18 Month Checkup: The Blackman's Read Aloud Hour
These are 40 e-books that I have read on Project Uplift Literacy over the past 18 months:
1. Frederick Douglass
2. The Portable Frederick Douglass
3. Down To The Crossroads
4. Be Free Or Die: Robert Smalls
5. Stokely: A Life
6. He Calls Me By Lightning: Caliph Washington
7. The Autobiography of Medgar Evers
8. Bartlett's Familiar Black Quotations
9. Death of A King: Tavis Smiley
10. Silent Covenants: Brown v. Bd. Of Ed.
11. Writings From WEB DuBois
12. The Senator and the Sharecropper: Fannie Lou Hamer
14. Say It Loud
15. The Covenant With Black America: Tavis Smiley
16. They Say: Ida B. Wells
17. Never Caught: The Relentless Pursuit of Ona Judge By George/Martha Washington
18. Lay This Body Down
19. A Knock At Midnight
20. Black History: History in an Hour
21. Say It Plain
22. Red Summer
23. Where Do We Go From Here: Chaos or Community
24. Seeds of Revolution
25. Why We Can't Wait
26. Living Black History
27. Breaking The Line
28. The Warmth of Other Sons
29. Souls Of Black Folks
- Radio Free Dixie: Robert Franklin Williams
- The Road To Freedom: Charles E. Cobb Jr.
- Hope On A Tightrope: Cornel West
- The Lost Eleven
- Blood At The Root
- Policing The Black Man: Angela Davis
- Waiting ’Til The Midnight Hour: Penial E. Joseph
- Defining Moments in Black History: Reading Between The Lies: Dick Gregory
- Selected Writings And Speeches Of Marcus Garvey
- At The Hands Of Persons Unknown: Phillip Dray
- The Port Chicago 50: Currently Reading
These titles I have read in the program that consists primarily of e-books. This method of engaging in literacy I find to be quite motivating. The ability to manipulate the print size and print style along with on page highlighting is truly beneficial. I didn’t include the many hardcover books I have also on The Blackman’s Read Aloud Hour as well. The Blackman's Read Aloud has completed reading these 40 books from Introduction to Epilogue. The illumination of the issue of issue of adult and youth illiteracy in the black communities is a difficult problem to accept first and conquer second. Yet in order to recognize a problem, we must admit there is a problem.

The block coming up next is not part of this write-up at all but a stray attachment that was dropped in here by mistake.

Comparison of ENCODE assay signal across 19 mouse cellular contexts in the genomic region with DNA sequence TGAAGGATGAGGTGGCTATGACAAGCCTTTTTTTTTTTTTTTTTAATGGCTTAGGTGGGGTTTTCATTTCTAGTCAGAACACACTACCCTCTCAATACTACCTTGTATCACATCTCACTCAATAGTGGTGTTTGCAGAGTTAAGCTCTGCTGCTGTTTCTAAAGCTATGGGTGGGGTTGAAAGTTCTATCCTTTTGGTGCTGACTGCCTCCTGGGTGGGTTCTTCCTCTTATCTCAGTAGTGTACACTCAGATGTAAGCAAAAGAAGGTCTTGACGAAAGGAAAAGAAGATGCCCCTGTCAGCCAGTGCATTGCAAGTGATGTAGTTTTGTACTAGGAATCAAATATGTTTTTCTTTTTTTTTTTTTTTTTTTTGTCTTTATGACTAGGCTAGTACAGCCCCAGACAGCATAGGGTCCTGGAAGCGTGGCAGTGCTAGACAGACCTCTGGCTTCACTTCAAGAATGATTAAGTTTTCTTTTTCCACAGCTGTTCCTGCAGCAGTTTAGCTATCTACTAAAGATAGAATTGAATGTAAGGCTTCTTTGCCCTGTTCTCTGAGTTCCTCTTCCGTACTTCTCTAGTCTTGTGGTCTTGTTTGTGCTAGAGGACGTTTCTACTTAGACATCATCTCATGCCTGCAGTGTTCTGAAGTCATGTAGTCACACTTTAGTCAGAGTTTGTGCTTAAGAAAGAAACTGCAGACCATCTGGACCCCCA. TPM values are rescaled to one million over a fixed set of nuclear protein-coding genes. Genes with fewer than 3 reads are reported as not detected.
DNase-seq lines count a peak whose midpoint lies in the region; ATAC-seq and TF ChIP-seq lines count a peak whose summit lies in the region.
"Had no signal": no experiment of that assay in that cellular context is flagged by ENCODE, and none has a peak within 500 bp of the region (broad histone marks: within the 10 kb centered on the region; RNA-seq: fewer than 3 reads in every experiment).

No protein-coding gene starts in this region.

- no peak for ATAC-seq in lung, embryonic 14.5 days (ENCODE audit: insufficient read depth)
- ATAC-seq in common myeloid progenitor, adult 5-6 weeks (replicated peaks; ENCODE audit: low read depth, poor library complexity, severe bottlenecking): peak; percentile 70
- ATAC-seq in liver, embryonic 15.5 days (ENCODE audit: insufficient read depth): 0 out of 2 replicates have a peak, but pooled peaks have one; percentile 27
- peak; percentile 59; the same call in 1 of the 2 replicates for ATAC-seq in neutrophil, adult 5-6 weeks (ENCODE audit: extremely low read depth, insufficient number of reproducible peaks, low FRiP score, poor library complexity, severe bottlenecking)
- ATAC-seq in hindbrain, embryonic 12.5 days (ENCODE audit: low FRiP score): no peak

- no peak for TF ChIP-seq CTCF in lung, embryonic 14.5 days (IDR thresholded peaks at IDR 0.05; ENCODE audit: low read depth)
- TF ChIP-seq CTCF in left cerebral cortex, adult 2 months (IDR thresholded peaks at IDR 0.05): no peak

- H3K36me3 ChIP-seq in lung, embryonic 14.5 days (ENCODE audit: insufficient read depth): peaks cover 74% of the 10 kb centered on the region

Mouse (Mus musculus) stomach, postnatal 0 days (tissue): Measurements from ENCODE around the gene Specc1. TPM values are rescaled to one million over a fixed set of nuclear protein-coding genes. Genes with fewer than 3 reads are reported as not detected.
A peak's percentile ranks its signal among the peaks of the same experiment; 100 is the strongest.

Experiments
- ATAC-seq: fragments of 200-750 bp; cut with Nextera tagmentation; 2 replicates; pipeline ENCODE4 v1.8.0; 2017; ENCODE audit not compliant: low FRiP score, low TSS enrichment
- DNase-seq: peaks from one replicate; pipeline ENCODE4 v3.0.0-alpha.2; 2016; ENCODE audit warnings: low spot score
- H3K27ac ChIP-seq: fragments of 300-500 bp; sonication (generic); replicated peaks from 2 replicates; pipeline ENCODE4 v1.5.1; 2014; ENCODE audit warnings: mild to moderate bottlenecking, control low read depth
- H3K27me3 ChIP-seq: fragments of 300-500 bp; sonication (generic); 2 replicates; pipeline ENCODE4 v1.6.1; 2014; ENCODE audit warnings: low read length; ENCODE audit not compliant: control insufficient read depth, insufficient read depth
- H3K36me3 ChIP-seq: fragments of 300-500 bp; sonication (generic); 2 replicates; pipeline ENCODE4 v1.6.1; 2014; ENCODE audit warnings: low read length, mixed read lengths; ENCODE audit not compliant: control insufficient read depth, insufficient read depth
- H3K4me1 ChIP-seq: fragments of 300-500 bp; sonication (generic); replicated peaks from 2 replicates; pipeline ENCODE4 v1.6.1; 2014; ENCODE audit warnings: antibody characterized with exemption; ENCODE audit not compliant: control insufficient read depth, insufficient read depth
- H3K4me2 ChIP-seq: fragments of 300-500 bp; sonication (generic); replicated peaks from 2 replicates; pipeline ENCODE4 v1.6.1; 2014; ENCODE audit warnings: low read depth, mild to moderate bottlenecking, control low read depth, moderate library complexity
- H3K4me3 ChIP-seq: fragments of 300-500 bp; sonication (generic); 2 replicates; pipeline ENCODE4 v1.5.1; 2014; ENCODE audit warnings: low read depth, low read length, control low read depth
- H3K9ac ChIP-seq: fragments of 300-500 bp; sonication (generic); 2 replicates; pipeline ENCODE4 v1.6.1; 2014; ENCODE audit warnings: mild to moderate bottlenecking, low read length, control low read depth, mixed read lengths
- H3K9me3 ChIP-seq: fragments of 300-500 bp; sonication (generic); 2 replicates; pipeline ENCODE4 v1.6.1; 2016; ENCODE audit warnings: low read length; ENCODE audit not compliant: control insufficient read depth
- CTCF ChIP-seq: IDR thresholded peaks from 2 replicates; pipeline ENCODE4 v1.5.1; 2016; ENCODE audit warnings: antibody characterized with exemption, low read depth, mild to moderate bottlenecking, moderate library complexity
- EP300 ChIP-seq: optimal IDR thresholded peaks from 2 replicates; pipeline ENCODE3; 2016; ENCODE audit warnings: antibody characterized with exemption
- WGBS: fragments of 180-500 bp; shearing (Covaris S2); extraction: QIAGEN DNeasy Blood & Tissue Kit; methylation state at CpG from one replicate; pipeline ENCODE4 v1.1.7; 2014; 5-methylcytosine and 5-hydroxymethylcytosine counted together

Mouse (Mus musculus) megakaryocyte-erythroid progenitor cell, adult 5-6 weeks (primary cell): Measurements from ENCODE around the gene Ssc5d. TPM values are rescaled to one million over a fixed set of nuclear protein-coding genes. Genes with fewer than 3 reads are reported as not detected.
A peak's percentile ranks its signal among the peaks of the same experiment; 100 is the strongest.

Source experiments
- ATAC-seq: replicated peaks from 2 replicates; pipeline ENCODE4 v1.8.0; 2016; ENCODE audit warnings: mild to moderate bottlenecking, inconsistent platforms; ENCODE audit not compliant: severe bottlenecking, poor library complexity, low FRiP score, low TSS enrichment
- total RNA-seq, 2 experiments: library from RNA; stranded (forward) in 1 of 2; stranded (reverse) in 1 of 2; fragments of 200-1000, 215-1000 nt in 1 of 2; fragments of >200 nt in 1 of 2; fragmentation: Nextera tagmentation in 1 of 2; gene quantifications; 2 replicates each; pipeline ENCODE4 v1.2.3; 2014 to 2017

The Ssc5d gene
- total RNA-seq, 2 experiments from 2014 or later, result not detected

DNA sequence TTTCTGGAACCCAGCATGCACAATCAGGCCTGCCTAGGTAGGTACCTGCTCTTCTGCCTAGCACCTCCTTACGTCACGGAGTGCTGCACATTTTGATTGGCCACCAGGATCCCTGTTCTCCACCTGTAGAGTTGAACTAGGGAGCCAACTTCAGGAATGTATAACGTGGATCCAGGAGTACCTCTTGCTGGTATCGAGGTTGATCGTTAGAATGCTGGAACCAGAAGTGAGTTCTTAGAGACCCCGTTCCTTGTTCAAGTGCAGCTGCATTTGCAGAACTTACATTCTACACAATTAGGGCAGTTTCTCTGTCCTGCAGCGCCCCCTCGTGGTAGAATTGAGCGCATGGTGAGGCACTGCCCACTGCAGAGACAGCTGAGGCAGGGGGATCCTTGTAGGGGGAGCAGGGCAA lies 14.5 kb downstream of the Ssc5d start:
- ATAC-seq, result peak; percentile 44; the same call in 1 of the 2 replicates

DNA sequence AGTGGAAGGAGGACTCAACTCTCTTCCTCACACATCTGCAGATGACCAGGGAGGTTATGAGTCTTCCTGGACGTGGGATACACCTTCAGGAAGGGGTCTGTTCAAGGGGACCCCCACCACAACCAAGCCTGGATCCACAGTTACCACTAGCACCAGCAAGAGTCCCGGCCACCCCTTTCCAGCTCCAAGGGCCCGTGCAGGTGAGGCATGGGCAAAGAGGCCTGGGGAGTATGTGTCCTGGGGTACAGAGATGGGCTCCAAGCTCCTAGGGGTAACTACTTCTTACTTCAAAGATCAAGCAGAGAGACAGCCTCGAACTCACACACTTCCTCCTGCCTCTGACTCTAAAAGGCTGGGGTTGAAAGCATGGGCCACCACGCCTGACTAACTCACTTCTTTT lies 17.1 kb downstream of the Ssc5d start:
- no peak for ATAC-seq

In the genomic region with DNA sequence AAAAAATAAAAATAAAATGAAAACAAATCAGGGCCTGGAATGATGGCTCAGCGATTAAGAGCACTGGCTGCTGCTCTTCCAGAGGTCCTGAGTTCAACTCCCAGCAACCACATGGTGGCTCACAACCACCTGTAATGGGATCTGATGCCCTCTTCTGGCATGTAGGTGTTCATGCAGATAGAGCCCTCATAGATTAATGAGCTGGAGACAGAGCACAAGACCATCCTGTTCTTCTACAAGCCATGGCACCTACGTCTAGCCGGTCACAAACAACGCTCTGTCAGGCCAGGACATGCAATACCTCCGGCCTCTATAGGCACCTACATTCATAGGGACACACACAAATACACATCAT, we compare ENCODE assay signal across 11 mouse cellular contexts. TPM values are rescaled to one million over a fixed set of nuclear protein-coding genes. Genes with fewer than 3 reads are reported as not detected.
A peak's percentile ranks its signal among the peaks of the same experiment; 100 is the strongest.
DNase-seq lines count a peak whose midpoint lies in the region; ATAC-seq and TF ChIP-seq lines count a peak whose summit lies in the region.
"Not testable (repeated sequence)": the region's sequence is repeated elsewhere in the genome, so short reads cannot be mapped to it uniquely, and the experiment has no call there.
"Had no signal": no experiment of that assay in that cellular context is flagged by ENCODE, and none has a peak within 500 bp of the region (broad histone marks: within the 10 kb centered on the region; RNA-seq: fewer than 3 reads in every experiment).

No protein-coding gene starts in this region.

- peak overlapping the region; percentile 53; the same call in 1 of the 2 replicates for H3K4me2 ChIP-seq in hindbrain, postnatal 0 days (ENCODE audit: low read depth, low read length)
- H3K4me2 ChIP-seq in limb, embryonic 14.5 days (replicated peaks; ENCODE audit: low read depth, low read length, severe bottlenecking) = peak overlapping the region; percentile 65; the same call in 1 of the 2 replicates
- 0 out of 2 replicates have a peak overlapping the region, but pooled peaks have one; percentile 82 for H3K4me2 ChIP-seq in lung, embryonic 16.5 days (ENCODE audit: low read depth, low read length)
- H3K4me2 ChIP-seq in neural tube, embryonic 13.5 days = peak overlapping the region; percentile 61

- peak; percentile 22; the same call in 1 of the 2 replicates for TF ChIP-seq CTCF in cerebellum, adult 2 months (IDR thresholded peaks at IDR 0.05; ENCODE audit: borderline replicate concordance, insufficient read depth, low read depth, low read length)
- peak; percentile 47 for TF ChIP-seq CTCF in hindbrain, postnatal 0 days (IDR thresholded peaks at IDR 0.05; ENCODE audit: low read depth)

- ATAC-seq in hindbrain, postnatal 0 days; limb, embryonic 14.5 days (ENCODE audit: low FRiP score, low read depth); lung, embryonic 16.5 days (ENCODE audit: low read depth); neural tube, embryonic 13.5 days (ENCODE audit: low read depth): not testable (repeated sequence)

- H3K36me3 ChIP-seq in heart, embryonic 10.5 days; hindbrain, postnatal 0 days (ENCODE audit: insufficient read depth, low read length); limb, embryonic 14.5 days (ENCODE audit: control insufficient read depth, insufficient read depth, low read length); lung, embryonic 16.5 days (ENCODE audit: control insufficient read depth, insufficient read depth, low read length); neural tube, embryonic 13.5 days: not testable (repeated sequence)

Didn’t a high school in Washington DC, Ballou High School just admit to allowing it’s entire 2016-2017 of graduating with high levels of illiteracy? How could any administrator be so caught up in showing gains that they create those gains to the detriment of those young adults expected to compete in this global economy? Who really wants to admit publicly or even privately that they have difficulties with the printed word? In the case of illiteracy, you must first admit to the deficiency if you ever really want to free yourself of anxiety that comes with problems not being able to read the printed word.
Many of our ancestors as well as people in our communities have encountered and defeated the enemy of illiteracy. Yes, it is indeed an enemy, one that puts darkness into one’s life when confronted with word meaning, word recognition, word comprehension, and word understanding. You must have a handle on the skill of literacy. Now more than ever you can compete in a global world effectively without being able to read. All around you, the demand for being able to read is ever present. Yes, technology has taken over many aspects of day to day living, however, the presumption of being able to read is an essential element in one’s ability to be able to exist in this ever-changing world. No need to guess what you think it says if you know exactly what it says.
So today I am doing an 18-month update on the progress of The Blackman Read Aloud Hour. Imagine the amount of non-fiction literature that has been exposed to just one black man reading aloud? The knowledge of the black man’s contribution to the magnificent history of these United States. Now multiply that by 100 men, 1000 men, 10,0000 men committed to eliminating illiteracy by the simple act of reading aloud. I have aligned black history with black literacy in a strategy to expand one and minimize the other. So continue to join me from Sunday to Friday between the hours of 5:00 PM and 7:00 PM for the social media Facebook Live sessions of Project Uplift Literacy because this is one Blackman who refuses to believe that all Blackman shouldn’t be able to read and read aloud.